The hidden cost of the industrial internet of things

The hidden cost of the industrial internet of things

Deddy Lavid Ben Lulu, CTO of Presenso, examines the advantages of predictive asset maintenance

Caspar Herzberg |

A couple of years ago industrial internet of things (IIoT) predictive asset maintenance was merely on the radar of forward-looking executives. Today, the technology is an integral part of the digitisation roadmap for most manufacturers. The traditional industrial sector does not have deep expertise in the disciplines of artificial intelligence (AI) and machine learning, leaving a void filled by consultants and solution providers. The tight labour market means that it is important for manufacturers to compare total cost of ownership (TCO) for various solution alternatives. It is our belief that IIoT predictive asset maintenance is most effectively delivered through a cloud-based software-as-a-service (SaaS) platform.

There are, however, alternatives to IIoT predictive asset maintenance.

First, there is a new generation of hardware-based solutions that capture and interpret sensor data generated by industrial machinery. Although some of these provide valuable insights, they all have one thing in common: the need to use facility-level labour resources to deploy and maintain the systems. It is with some irony that, as traditional IT departments migrate from local hardware purchase to cloud-based solutions, some industrial plants are considering hardware-based solutions for machine learning.

The second alternative is the ‘digital twin’. For the past couple of years Gartner has included the digital twin as one of its top 10 strategic technology trends. There is no doubt that a virtual clone of a machine asset can provide valuable asset performance insights in real time. At the same time, to develop a virtual clone requires access to completely accurate physical blueprints and operation formulas of the machinery. A software model is then designed based on these blueprints.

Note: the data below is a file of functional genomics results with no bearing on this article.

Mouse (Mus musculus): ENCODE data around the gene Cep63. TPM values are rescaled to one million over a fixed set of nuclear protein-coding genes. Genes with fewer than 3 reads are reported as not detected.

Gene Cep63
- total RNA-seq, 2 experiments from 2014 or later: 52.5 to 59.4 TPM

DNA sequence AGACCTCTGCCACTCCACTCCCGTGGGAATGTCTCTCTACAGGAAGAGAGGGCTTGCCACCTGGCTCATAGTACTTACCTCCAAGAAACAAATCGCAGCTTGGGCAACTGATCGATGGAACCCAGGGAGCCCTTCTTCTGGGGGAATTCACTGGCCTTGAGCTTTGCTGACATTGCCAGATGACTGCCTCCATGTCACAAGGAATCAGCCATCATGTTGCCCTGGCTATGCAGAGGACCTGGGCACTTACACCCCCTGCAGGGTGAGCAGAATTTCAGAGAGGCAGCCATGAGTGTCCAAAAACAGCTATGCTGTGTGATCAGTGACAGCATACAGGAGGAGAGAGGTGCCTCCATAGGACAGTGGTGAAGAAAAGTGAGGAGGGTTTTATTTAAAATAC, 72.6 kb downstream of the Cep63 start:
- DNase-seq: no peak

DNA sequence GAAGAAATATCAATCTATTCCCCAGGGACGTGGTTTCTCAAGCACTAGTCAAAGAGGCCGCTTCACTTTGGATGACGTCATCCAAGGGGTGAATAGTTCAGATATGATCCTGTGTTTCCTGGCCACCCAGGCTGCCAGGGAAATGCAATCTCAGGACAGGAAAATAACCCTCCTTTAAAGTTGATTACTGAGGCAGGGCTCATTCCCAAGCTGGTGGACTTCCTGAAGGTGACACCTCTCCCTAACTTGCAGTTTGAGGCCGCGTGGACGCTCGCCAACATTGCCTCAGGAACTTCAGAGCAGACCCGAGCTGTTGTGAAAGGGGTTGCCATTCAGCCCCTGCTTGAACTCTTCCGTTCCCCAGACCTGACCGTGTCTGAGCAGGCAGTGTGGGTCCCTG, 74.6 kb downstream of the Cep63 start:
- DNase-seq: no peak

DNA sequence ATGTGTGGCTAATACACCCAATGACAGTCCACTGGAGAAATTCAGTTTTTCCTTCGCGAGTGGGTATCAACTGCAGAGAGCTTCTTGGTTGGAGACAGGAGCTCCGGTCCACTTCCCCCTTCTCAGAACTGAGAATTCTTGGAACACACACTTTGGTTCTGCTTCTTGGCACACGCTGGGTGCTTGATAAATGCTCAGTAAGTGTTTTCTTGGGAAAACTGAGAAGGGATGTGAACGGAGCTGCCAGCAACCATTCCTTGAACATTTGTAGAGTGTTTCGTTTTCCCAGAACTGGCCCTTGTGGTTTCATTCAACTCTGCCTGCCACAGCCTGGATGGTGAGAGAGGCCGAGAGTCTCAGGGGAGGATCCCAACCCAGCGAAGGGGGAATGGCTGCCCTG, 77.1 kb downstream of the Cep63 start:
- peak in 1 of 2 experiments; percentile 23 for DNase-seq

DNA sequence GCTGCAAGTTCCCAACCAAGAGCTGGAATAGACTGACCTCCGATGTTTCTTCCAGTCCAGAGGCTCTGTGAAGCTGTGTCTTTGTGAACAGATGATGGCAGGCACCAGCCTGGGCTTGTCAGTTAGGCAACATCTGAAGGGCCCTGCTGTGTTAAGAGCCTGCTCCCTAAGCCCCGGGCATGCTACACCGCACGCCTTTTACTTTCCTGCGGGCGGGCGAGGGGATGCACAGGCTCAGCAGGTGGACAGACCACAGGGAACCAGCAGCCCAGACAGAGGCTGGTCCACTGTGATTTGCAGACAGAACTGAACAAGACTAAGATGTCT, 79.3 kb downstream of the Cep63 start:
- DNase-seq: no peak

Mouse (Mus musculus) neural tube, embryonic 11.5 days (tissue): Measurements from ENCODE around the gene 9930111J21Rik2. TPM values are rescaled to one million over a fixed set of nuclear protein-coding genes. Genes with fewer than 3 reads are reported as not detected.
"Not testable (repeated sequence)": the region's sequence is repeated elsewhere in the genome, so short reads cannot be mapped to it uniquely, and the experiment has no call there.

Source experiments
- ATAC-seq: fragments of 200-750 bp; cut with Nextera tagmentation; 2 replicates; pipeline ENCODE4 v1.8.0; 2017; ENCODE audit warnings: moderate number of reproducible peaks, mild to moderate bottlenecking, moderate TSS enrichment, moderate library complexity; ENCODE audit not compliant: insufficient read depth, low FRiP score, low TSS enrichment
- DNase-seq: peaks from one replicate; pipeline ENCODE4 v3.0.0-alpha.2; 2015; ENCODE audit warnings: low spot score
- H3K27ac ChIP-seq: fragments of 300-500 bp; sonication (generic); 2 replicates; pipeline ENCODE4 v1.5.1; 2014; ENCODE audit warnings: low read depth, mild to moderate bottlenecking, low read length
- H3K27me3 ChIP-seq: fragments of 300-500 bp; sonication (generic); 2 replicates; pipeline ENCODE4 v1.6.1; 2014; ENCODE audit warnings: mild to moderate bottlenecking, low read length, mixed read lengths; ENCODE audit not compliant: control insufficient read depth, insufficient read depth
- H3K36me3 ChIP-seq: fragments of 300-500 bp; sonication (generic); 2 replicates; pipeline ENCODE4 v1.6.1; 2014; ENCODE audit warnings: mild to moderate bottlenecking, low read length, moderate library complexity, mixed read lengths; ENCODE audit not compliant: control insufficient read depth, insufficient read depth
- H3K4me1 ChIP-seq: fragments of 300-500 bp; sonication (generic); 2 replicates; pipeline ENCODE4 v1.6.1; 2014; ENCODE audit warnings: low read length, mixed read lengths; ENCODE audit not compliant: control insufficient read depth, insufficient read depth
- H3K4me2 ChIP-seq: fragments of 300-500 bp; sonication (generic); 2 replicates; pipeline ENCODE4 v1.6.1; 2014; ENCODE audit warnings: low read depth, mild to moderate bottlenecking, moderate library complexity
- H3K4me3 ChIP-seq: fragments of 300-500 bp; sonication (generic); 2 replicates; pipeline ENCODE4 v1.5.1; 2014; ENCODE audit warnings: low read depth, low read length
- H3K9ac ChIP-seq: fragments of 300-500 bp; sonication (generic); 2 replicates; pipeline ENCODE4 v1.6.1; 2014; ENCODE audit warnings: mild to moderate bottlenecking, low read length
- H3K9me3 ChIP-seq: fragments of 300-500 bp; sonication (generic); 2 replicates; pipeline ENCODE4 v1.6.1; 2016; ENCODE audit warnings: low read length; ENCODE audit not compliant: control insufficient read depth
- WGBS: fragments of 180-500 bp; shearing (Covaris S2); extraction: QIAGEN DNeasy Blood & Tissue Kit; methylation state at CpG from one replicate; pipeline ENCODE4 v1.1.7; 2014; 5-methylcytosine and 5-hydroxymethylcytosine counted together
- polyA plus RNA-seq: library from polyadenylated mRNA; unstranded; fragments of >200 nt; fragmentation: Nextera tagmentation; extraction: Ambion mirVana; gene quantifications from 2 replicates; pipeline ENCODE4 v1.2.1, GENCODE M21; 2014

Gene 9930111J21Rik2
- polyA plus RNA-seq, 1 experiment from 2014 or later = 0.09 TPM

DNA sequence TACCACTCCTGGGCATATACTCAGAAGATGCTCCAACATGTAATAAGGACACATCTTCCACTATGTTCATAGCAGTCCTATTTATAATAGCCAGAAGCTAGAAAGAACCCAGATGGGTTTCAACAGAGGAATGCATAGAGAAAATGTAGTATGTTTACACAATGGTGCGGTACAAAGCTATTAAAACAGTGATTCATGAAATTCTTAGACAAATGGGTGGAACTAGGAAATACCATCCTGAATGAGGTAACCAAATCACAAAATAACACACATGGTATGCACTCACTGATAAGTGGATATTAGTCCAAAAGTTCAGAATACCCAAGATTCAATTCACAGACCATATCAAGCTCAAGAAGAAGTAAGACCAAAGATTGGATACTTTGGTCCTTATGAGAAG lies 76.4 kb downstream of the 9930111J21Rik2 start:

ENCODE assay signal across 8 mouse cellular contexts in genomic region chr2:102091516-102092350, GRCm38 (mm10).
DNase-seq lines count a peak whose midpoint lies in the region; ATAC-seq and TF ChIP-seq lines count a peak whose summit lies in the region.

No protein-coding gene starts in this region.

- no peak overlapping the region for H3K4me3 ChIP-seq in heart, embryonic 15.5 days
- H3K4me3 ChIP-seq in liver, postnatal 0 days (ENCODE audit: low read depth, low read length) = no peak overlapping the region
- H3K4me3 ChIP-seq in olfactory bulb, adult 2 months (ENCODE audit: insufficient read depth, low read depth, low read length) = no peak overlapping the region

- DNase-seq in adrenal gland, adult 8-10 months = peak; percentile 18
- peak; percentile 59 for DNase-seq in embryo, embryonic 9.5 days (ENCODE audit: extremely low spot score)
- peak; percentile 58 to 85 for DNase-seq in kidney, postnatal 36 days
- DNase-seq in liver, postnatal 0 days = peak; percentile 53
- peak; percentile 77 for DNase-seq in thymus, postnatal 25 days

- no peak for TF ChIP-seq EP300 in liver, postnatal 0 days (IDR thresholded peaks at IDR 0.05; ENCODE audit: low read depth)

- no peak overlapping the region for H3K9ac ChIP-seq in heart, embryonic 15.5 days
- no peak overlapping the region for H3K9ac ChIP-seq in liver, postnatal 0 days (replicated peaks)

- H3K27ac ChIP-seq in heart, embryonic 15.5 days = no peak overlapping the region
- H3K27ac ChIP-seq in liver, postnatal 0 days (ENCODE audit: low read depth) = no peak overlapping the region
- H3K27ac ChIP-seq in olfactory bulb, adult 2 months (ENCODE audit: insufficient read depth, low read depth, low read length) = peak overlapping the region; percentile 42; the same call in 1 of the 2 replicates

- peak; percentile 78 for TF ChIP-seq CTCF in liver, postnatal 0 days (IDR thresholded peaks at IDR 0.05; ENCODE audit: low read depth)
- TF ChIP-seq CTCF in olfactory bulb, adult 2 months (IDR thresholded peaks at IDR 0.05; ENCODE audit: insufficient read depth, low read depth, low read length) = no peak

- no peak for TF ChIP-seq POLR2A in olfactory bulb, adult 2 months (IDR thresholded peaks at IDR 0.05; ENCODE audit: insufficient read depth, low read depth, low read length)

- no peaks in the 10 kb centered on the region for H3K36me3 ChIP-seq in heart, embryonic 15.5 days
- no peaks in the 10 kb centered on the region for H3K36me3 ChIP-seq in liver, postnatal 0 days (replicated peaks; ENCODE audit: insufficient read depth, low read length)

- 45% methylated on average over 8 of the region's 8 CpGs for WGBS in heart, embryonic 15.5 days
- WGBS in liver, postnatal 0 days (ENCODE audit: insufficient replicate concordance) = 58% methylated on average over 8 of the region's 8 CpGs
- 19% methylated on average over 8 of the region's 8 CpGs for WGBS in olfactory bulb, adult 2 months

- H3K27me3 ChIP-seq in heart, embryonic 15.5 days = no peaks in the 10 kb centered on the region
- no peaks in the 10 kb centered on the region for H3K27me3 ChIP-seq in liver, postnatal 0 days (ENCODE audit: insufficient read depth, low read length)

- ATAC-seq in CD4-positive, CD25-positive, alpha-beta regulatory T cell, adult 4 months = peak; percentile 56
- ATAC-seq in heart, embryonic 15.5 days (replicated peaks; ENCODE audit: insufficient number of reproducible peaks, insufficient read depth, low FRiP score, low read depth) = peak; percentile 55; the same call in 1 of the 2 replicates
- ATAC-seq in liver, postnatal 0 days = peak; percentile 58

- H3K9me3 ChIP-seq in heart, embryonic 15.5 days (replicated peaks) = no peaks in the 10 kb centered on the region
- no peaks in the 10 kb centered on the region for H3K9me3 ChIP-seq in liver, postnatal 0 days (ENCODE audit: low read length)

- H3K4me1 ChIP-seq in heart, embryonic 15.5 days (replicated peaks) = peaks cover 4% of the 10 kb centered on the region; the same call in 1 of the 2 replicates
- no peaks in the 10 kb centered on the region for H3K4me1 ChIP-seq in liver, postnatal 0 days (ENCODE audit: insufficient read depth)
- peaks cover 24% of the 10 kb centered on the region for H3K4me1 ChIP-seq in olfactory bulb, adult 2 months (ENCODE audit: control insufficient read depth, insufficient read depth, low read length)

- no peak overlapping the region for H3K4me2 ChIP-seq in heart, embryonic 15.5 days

The digital twin is a powerful technology with multiple operational applications, including predictive maintenance. However, industrial plant technicians are required to train the machine model on the underlying behaviour of the asset and that is time-intensive. The labour costs associated with this knowledge transfer are not always considered when estimating the project cost. If internal labour costs are ignored, TCO is distorted, thereby inflating the financial benefits.

Another option is a platform-based solution. More industrial plants are recognising the untapped value of operational data, which has opened the market for advanced statistical packages for the application of big data. Even if these solutions are priced reasonably, the bigger challenge is finding machine learning engineers with the expertise to select the optimal platform algorithm for various datasets.

There is a dearth of machine learning experts, and manufacturers are unable to compete with the compensation levels offered in the financial and high-tech sectors. A number of band-aid alternatives have been suggested, including training ‘citizen’ data scientists, or tapping into the student population of institutes of higher learning.

The reality is that these statistical packages require deep subject matter expertise that is both difficult to find and expensive. Even in cases where building a machine learning centre of excellence is achievable, it comes with a labour price tag that needs to be accounted for.

What is the best alternative? SaaS-delivered IIoT predictive maintenance solutions offer two major advantages. First, there is no need to install hardware within the manufacturing plant because big data captured by the existing sensors is analysed in the cloud. Second, instead of the manufacturing entity hiring experts in big data and machine learning, these functions are performed by the AI vendor that has domain expertise in these areas.

As IIoT predictive maintenance still in its nascency, confusion remains about the solution landscape. For manufacturers that focus on TCO, SaaS-based solutions provide a low-cost alternative to existing hardware and software offerings.

Deddy Lavid Ben Lulu is the CTO of Presenso

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